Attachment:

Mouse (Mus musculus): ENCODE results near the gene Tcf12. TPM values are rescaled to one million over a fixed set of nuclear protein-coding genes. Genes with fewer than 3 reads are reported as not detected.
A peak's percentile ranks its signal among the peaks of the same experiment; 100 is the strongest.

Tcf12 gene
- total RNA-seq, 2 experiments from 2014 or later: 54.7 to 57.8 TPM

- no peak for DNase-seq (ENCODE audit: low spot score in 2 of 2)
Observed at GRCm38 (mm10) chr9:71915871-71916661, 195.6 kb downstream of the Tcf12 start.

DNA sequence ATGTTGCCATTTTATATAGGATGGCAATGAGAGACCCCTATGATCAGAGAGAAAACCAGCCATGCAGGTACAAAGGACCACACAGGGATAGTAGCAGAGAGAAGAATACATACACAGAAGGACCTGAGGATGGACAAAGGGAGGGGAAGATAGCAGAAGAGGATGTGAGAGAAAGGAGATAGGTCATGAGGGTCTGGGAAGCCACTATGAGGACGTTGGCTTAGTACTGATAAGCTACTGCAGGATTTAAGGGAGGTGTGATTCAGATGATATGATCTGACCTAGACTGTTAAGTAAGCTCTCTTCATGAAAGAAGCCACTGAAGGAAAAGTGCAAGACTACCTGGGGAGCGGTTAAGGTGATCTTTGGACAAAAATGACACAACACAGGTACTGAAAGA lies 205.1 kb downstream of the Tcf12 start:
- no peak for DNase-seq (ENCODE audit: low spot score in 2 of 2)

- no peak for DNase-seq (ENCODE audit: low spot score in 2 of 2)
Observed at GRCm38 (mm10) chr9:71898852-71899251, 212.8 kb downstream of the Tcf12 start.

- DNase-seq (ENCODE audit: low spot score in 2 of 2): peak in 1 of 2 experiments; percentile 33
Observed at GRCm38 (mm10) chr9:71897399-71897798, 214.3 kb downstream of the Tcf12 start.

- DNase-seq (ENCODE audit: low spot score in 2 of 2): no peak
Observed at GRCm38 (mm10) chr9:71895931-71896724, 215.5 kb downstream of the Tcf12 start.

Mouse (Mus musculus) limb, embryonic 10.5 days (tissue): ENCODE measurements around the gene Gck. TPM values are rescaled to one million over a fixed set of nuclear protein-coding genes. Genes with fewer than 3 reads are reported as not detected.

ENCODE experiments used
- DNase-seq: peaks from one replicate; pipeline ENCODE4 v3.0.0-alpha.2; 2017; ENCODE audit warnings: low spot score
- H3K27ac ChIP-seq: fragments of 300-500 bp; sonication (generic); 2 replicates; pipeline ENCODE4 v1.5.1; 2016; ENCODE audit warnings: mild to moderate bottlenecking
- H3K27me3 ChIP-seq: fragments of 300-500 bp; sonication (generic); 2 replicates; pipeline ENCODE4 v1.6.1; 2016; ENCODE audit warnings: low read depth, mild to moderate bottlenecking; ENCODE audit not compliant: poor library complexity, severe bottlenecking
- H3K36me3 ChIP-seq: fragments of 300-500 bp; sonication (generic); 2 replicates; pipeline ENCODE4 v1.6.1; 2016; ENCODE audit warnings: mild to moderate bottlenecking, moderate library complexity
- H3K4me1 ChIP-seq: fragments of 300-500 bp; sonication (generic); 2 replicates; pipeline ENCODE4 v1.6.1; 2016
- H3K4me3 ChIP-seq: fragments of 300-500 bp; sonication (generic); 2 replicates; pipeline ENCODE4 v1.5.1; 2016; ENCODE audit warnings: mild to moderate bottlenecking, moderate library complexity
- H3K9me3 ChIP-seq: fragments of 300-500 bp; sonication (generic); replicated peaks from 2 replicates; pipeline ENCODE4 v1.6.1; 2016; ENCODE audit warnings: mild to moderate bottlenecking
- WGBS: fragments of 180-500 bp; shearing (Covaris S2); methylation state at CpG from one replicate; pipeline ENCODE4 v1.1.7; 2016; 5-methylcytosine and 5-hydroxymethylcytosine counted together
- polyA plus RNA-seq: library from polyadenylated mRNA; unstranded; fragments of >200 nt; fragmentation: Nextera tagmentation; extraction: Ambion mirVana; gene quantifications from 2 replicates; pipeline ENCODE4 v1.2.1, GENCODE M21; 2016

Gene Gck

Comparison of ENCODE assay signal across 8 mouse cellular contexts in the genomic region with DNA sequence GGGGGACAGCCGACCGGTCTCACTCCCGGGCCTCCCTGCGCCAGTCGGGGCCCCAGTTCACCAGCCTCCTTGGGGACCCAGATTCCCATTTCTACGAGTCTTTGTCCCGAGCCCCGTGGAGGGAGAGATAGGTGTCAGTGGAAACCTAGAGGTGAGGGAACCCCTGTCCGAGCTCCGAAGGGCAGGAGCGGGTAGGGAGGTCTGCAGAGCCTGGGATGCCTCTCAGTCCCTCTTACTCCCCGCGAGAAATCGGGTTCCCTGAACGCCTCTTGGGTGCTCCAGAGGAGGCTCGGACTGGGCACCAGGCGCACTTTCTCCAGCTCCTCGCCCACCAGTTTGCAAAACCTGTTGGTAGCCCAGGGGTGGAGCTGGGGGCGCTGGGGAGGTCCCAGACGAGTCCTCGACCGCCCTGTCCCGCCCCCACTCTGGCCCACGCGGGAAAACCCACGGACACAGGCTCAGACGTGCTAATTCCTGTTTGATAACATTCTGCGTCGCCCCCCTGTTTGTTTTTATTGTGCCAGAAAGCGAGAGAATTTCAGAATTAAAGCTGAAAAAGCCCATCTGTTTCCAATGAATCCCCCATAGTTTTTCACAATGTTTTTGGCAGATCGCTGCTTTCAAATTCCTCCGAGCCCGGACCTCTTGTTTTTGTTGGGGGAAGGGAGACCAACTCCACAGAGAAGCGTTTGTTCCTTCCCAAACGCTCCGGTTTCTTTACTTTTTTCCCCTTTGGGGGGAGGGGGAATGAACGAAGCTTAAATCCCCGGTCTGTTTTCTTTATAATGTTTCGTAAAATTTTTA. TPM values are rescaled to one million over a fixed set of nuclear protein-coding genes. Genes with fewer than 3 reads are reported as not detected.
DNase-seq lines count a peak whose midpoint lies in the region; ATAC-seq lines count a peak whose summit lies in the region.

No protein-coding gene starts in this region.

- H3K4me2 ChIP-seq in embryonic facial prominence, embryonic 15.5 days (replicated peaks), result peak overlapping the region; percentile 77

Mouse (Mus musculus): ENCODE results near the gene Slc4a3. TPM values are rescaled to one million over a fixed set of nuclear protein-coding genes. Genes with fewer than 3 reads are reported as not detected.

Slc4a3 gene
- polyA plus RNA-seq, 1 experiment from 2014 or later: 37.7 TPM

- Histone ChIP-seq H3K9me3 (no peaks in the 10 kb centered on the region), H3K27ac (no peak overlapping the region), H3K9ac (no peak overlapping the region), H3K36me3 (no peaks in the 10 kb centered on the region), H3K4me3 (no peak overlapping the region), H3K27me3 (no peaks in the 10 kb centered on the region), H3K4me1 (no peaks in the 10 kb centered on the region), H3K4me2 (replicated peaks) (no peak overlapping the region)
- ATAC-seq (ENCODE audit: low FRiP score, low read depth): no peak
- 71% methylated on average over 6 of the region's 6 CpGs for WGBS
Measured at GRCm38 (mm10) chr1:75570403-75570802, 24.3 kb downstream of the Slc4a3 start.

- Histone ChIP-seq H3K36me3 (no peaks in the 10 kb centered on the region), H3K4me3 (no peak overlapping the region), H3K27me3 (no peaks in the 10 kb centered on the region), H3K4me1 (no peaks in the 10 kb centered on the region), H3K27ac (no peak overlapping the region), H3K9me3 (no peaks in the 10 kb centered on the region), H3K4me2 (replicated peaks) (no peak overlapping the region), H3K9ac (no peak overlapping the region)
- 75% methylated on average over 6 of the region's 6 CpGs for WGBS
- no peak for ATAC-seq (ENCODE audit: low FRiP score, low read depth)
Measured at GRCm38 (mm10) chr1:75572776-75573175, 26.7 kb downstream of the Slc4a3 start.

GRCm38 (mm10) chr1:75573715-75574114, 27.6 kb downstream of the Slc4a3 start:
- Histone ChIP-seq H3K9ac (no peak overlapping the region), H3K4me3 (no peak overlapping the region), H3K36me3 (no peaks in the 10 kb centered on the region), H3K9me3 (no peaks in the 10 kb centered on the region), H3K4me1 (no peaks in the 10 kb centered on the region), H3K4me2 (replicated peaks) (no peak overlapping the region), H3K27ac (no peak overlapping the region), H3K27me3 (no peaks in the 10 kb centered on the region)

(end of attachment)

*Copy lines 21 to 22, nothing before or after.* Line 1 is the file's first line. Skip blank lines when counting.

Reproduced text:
- H3K4me1 ChIP-seq: fragments of 300-500 bp; sonication (generic); 2 replicates; pipeline ENCODE4 v1.6.1; 2016
- H3K4me3 ChIP-seq: fragments of 300-500 bp; sonication (generic); 2 replicates; pipeline ENCODE4 v1.5.1; 2016; ENCODE audit warnings: mild to moderate bottlenecking, moderate library complexity